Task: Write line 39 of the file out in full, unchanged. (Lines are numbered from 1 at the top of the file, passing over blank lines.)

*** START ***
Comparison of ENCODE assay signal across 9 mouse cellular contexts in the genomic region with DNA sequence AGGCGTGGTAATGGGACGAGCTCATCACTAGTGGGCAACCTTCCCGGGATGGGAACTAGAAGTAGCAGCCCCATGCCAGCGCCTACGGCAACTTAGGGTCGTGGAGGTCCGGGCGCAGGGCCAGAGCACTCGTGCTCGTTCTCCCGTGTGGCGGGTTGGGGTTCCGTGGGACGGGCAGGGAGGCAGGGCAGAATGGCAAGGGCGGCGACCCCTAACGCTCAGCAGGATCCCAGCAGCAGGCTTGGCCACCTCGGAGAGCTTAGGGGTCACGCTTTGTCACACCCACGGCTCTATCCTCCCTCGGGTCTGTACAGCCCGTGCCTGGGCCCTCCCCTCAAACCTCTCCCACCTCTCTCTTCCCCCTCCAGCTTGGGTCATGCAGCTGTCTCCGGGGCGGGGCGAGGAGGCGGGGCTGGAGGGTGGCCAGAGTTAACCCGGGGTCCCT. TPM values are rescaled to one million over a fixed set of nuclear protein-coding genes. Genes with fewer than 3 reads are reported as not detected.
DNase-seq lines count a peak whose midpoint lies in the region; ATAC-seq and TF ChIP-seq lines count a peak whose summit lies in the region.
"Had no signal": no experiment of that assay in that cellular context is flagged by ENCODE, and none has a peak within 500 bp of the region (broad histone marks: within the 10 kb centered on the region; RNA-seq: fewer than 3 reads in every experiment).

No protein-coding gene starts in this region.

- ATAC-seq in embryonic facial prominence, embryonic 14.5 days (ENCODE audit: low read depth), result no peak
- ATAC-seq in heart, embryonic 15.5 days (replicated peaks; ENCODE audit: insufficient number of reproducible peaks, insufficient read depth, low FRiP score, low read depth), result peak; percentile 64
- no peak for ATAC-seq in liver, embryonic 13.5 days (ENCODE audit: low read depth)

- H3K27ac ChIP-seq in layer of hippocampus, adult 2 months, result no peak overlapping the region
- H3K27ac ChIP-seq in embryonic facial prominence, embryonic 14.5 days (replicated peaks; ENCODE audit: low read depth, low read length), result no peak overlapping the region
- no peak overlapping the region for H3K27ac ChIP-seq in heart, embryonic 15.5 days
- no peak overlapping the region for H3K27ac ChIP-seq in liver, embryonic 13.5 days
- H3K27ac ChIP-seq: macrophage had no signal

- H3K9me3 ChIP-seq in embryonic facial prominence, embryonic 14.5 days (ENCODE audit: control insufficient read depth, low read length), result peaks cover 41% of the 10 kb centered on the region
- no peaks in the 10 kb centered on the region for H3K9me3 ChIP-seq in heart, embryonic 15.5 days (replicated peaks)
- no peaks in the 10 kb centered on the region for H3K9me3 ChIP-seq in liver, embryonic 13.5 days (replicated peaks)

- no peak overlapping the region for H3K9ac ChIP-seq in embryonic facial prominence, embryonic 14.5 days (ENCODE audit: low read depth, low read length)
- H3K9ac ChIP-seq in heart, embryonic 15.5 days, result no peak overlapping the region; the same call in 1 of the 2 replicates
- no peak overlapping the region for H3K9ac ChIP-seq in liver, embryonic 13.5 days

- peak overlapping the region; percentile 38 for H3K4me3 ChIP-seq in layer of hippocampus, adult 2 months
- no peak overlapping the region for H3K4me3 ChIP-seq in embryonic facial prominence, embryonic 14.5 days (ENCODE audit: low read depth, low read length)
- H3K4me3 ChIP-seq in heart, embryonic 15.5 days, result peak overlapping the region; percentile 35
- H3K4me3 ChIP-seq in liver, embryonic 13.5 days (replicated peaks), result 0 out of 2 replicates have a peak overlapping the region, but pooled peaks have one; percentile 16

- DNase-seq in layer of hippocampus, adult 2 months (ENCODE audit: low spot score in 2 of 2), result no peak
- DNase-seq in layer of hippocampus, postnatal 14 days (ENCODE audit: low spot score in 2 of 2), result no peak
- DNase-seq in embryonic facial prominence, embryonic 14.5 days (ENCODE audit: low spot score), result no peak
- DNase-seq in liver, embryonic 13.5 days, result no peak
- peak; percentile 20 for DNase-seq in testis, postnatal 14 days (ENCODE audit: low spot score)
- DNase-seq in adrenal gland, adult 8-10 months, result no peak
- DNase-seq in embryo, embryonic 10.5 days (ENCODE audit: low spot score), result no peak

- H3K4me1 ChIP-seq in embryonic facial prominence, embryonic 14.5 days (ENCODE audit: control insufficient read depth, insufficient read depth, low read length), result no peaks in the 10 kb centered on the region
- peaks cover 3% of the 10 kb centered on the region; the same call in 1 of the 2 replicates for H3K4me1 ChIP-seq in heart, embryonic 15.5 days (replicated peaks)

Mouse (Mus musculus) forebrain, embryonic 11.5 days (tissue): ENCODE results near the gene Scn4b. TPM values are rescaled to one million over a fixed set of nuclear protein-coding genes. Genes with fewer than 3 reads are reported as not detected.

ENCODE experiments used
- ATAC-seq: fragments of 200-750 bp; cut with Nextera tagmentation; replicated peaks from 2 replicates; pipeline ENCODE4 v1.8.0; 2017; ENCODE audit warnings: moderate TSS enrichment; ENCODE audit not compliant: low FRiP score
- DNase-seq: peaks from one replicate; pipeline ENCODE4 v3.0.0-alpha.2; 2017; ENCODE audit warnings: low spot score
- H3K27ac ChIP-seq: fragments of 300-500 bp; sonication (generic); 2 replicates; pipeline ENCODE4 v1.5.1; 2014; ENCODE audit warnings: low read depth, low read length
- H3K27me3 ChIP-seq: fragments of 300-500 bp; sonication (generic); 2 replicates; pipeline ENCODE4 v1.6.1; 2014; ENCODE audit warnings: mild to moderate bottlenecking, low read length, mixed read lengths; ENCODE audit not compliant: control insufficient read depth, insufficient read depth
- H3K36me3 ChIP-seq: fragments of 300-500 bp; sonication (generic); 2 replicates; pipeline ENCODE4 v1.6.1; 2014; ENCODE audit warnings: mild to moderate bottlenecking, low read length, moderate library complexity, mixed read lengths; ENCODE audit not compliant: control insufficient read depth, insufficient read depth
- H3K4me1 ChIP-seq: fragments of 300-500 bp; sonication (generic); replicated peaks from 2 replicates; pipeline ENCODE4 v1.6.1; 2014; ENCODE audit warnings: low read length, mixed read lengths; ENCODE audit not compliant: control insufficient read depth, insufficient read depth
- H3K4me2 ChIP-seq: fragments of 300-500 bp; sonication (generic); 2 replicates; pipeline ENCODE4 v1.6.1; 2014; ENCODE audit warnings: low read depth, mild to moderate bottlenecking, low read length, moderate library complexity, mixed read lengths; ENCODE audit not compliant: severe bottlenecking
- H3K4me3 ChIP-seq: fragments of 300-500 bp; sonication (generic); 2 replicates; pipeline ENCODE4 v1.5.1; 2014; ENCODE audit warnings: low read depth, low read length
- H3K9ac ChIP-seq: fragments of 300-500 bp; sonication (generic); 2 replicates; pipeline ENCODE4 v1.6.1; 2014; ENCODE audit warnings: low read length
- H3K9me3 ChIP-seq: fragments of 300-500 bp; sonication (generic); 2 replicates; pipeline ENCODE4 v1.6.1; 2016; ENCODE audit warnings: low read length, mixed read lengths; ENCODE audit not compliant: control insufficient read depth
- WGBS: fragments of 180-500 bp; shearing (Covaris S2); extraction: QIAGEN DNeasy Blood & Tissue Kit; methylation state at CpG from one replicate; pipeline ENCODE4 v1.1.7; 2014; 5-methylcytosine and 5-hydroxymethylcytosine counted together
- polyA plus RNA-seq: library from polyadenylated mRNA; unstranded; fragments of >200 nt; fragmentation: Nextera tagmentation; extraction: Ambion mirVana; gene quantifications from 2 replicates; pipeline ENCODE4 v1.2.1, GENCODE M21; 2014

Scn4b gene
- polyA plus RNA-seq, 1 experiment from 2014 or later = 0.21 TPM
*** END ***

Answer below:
- H3K4me1 ChIP-seq: fragments of 300-500 bp; sonication (generic); replicated peaks from 2 replicates; pipeline ENCODE4 v1.6.1; 2014; ENCODE audit warnings: low read length, mixed read lengths; ENCODE audit not compliant: control insufficient read depth, insufficient read depth